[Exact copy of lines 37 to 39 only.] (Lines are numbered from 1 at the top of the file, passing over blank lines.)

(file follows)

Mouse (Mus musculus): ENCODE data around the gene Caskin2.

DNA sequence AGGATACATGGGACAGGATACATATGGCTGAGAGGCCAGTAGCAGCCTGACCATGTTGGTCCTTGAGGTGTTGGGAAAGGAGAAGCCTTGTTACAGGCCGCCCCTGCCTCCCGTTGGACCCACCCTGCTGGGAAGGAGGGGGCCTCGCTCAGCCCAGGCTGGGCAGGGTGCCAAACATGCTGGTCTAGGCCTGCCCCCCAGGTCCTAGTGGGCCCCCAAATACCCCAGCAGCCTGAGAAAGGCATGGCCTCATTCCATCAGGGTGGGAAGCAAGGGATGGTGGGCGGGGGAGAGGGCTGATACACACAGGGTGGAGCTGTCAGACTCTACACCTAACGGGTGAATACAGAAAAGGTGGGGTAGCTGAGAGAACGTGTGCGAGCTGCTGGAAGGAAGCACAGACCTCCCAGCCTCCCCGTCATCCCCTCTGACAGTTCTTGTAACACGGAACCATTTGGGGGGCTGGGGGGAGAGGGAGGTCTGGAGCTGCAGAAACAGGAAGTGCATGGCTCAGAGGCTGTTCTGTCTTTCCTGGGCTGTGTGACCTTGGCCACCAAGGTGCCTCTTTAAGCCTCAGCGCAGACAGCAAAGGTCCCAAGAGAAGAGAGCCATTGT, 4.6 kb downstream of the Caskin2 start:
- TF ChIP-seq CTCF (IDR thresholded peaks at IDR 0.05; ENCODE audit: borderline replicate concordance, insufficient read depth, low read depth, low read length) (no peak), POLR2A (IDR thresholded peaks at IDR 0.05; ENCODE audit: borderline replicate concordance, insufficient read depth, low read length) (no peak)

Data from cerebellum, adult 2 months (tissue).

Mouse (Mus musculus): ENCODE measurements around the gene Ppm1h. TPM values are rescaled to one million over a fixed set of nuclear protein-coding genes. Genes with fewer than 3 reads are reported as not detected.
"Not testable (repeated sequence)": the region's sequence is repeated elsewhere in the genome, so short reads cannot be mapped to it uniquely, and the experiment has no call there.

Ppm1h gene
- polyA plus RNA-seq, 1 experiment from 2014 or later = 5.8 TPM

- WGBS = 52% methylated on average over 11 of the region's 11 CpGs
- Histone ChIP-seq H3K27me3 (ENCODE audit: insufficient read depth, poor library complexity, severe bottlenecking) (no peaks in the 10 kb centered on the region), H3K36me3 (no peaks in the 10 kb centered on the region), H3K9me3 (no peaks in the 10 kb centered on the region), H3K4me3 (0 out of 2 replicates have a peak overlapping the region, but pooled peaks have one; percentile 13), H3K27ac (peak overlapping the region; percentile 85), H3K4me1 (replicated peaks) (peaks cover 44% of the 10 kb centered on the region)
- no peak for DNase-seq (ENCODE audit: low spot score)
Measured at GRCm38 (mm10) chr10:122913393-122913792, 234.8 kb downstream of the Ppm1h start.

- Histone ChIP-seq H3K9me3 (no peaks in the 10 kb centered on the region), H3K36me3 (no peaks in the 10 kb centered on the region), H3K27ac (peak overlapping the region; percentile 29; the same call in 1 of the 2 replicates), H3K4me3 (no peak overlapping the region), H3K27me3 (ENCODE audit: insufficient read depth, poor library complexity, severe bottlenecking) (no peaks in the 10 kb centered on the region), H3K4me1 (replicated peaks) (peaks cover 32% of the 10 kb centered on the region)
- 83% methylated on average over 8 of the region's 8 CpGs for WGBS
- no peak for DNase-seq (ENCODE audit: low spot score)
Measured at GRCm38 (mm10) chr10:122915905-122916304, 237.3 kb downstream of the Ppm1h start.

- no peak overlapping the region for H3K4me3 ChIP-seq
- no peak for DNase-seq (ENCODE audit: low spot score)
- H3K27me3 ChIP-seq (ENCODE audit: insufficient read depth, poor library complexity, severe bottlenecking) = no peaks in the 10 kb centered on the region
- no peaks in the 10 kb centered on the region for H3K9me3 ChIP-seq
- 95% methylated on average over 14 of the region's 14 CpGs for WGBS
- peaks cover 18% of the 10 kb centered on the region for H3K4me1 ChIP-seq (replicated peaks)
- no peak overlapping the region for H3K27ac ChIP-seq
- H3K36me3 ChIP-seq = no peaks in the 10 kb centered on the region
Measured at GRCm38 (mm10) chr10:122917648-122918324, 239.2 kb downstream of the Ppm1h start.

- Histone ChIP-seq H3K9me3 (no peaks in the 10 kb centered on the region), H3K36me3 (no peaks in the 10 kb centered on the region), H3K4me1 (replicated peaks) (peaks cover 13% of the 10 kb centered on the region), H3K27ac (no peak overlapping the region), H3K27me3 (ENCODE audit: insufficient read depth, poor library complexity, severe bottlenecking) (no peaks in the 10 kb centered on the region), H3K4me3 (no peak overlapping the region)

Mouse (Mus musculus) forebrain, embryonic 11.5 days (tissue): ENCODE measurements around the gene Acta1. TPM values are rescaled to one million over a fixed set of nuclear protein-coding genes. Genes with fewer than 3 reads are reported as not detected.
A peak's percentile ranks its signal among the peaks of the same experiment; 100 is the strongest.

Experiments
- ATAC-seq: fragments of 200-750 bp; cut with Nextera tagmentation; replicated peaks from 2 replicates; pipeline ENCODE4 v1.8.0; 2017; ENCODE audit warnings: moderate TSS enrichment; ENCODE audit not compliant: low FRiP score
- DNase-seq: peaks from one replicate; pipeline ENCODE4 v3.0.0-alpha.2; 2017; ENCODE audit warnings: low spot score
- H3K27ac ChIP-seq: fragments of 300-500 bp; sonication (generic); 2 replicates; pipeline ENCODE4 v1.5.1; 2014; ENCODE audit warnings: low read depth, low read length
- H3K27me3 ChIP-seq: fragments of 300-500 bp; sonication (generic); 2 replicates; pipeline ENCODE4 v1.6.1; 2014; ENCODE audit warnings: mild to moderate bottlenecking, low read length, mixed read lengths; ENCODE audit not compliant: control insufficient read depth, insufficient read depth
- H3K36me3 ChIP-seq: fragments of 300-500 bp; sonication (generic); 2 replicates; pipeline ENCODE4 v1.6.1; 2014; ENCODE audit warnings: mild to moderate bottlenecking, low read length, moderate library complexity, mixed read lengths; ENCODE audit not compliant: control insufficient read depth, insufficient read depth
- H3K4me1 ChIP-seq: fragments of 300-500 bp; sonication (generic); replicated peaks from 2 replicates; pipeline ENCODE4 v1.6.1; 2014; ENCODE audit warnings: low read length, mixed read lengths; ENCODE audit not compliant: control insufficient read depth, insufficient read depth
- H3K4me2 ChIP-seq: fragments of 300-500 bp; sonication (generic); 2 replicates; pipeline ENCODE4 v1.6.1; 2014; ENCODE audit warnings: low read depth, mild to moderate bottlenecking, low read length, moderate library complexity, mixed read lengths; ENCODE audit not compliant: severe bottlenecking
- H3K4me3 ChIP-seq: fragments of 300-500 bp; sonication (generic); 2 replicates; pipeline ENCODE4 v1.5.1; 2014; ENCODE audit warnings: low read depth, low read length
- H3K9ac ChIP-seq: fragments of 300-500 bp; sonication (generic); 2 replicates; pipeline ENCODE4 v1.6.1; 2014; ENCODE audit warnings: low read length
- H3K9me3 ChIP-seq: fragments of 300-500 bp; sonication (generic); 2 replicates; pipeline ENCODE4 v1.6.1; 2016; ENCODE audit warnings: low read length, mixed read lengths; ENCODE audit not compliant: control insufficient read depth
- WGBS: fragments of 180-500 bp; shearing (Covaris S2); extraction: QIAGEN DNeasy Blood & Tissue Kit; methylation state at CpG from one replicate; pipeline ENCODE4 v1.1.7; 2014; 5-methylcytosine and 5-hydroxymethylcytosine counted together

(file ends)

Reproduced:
- H3K4me3 ChIP-seq: fragments of 300-500 bp; sonication (generic); 2 replicates; pipeline ENCODE4 v1.5.1; 2014; ENCODE audit warnings: low read depth, low read length
- H3K9ac ChIP-seq: fragments of 300-500 bp; sonication (generic); 2 replicates; pipeline ENCODE4 v1.6.1; 2014; ENCODE audit warnings: low read length
- H3K9me3 ChIP-seq: fragments of 300-500 bp; sonication (generic); 2 replicates; pipeline ENCODE4 v1.6.1; 2016; ENCODE audit warnings: low read length, mixed read lengths; ENCODE audit not compliant: control insufficient read depth